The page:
The little psychologist within us is often hard at work to pinpoint the origin of life’s problems. During marital strife, we sift through everything from sexual proclivities to spending habits to discover the source of our discontent. When raising a rebellious child, we replay every episode in his upbringing to determine where things may have gone awry. We want to know when Pandora’s box was cracked open and mayhem invaded our lives.

The answer to this question is hidden in the heart of Psalm 51.

The poet laments his wrongdoing: “I know my transgressions, and my sin is always before me…. Against you, you only, have I sinned, and done what is evil in your sight” (Psalm 51:3–4). He describes himself as unclean. God needs to wash him, to blot out his sins. The Lord has broken his bones, and he fears the loss of the Holy Spirit.

Why did David sin so grievously? Was it his kingship that engendered an I-can-have-anyone-I-want attitude? Was it his lust-filled heart that enticed him to bed Bathsheba and kill her husband?

Perhaps all of these had a part to play, but he highlights none of these. In fact, he takes us back to much earlier in his life, to the deepest, earliest source of his sins.

He says, “Behold, I was brought forth in iniquity, and in sin did my mother conceive me” (v. 5). Not when he was a king crowned, but when he was a baby conceived, things went wrong with David.

And with all of us. We do not begin our existence as humans with a clean slate. We are conceived as fully flawed people, heirs of corruption. As Moses wrote, “Every intention of the thoughts of his heart was only evil continually” (Genesis 6:5). Only. Evil. Continually. That sad triad of words would serve well as the title of the biography of humanity.

What is it about David’s life, and this psalm, that make this so fitting a place to utter this dire pronouncement of humanity’s corruption?

David gives perfect expression to the imperfection that has poisoned our very nature. He lacked for nothing, yet wanted more. As Nathan would chide him:

Thus says the Lord, the God of Israel, “I anointed you king over Israel, and I delivered you out of the hand of Saul. And I gave you your master’s house and your master’s wives into your arms and gave you the house of Israel and of Judah. And if this were too little, I would add to you as much more. Why have you despised the word of the Lord, to do what is evil in his sight?” (2 Samuel 12:7–9)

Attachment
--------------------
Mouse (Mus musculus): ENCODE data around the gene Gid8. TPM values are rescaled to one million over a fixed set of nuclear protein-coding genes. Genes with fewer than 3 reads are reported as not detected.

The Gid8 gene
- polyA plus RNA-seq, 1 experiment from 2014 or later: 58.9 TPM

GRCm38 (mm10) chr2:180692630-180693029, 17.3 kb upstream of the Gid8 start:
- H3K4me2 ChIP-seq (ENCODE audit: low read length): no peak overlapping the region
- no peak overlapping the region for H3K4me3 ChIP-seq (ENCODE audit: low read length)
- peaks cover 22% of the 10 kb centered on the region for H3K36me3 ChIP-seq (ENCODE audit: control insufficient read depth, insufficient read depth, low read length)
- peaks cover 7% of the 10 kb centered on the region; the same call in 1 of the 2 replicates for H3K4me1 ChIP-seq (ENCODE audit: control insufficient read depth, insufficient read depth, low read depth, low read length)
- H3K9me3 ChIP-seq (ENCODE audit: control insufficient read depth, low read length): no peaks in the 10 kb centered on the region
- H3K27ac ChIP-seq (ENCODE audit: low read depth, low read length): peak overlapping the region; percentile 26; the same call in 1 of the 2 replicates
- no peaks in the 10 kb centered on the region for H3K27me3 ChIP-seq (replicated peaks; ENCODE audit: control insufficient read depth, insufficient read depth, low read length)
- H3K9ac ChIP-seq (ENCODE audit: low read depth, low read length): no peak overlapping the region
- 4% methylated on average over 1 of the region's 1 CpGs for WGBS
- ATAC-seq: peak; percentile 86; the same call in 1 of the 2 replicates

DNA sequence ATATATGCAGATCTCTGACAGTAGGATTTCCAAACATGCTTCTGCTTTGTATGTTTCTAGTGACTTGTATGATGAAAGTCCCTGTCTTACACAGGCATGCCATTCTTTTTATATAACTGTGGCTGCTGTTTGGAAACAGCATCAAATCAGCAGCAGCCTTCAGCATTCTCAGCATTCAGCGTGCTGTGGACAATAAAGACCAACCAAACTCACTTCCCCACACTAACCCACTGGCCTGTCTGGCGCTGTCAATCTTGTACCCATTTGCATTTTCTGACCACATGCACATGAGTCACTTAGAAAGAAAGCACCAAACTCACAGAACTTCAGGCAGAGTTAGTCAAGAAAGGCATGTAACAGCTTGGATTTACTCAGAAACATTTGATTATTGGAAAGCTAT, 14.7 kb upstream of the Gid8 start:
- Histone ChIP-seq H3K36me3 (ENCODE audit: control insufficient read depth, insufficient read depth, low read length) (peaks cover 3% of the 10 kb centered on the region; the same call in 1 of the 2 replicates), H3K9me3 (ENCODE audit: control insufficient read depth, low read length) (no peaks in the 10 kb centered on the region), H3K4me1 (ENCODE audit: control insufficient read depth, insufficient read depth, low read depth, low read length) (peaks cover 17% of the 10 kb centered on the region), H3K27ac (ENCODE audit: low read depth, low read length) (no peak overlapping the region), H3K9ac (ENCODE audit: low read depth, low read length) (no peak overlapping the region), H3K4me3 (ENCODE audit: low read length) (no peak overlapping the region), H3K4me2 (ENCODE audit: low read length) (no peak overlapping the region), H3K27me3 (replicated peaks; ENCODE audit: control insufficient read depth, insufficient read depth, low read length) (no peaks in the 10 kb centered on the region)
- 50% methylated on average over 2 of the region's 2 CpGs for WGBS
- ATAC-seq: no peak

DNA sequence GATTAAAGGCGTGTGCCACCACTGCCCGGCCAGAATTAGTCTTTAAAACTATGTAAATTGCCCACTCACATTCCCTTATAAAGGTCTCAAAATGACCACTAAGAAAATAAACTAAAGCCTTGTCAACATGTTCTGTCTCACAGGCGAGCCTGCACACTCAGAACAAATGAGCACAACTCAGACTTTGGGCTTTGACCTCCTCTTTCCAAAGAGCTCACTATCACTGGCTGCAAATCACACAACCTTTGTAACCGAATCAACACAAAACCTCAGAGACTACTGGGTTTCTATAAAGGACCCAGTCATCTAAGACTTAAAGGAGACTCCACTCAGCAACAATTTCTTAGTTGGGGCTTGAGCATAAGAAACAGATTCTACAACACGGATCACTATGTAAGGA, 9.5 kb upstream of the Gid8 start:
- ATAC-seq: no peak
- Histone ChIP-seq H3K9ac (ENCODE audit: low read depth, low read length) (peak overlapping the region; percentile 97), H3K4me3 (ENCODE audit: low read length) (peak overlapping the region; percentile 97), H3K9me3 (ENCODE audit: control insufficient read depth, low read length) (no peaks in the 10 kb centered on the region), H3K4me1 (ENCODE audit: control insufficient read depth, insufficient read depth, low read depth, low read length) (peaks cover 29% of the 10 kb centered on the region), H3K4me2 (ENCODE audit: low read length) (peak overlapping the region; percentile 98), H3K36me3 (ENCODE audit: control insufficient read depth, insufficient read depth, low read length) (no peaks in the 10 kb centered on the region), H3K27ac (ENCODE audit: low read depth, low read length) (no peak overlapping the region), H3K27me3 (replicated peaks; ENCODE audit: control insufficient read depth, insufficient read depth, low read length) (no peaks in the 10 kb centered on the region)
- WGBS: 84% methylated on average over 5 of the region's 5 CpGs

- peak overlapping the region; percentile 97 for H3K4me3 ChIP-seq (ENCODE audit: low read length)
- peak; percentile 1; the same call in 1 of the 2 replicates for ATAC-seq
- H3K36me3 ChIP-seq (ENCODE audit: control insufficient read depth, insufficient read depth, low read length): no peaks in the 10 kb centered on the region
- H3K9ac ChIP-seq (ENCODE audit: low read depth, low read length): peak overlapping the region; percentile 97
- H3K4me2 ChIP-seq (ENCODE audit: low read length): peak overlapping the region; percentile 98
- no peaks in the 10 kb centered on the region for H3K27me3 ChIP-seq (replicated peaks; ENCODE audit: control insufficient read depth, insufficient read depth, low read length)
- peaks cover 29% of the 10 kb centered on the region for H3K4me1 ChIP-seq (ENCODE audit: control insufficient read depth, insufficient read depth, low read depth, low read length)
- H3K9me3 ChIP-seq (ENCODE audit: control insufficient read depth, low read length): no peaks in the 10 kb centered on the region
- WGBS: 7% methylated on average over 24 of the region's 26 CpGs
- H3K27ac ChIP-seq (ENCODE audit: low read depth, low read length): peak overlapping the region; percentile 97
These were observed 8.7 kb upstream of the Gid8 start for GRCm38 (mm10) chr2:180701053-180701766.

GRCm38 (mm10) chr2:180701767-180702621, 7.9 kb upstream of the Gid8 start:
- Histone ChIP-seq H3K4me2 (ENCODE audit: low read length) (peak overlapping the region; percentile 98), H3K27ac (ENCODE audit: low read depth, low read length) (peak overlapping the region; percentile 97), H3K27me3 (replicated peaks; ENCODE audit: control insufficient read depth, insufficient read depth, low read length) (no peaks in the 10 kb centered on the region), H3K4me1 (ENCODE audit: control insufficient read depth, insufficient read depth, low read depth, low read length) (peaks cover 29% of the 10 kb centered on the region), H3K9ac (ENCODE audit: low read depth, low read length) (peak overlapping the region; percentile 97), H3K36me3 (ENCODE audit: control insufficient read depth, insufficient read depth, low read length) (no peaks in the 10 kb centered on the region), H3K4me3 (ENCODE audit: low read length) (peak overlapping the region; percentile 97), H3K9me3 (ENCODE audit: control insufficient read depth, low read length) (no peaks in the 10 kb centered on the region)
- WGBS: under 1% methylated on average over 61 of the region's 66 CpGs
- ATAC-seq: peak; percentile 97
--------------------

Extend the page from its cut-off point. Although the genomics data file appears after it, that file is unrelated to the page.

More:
Notice the God-verbs: I anointed, I delivered, I gave, I would have added. It’s like the garden of Eden all over again. On this Adam-like David, God piled gift upon gift upon gift. Yet still that forbidden, female fruit David plucked. Curved in on himself, David craved what the Lord had not given to satisfy his own lust and greed and selfishness.

I have done that too. And you have as well. Why? The sin in which our mothers conceived us conceives in us all manner of evil.

What is rather startling, however, is that hidden within this verse is the story of another David whose birth, indeed, whose conception, changes everything. If not a single cell of sanctity is ours, if not a vestige of original purity is tucked away in the folds of our being, then the only way in which we have hope must be found in someone outside ourselves. If our conception is sinful, we need one whose conception was pure for us. If our birth is in iniquity, we need one whose birth was holy for us. If our lives constantly ooze selfishness and greed and lust, then we need one whose life was replete with righteousness, who resisted every temptation, who kept every divine law flawlessly for us.

That is why the Son of God did not appear on earth as a full-grown man. He came into this world via the womb, as we all do. He passed through every stage of life that we pass through, but he did so perfectly, that in his perfection, we might receive our own perfection in the eyes of the Father. For Christ was not conceived for himself, but for us. He was not born for himself, but for us. He did not keep God’s commandments for himself, but for us. He did not die and rise again for himself, but yes, for us. He fully meant what he said when he told his disciples, “I did not come to be served, but to serve.” The service of Jesus for us began in utero, for in utero our service to self began.

Psalm 51 is ultimately much more than the prayer of David’s repentance, as well as ours. It is the proclamation of the gospel of a new and better David, whose conception conceives within us new hope of a new life of forgiveness and reconciliation to the Father. This David, this Jesus, blots out our transgressions, washes us thoroughly from iniquities, and cleanses us from our sins. For from conception to cross, from full womb to empty tomb, he is the sole source and cause of our salvation.

This post is from the forthcoming book The Sinner/Saint Devotional: 60 Days in the Psalmsavailable May 19th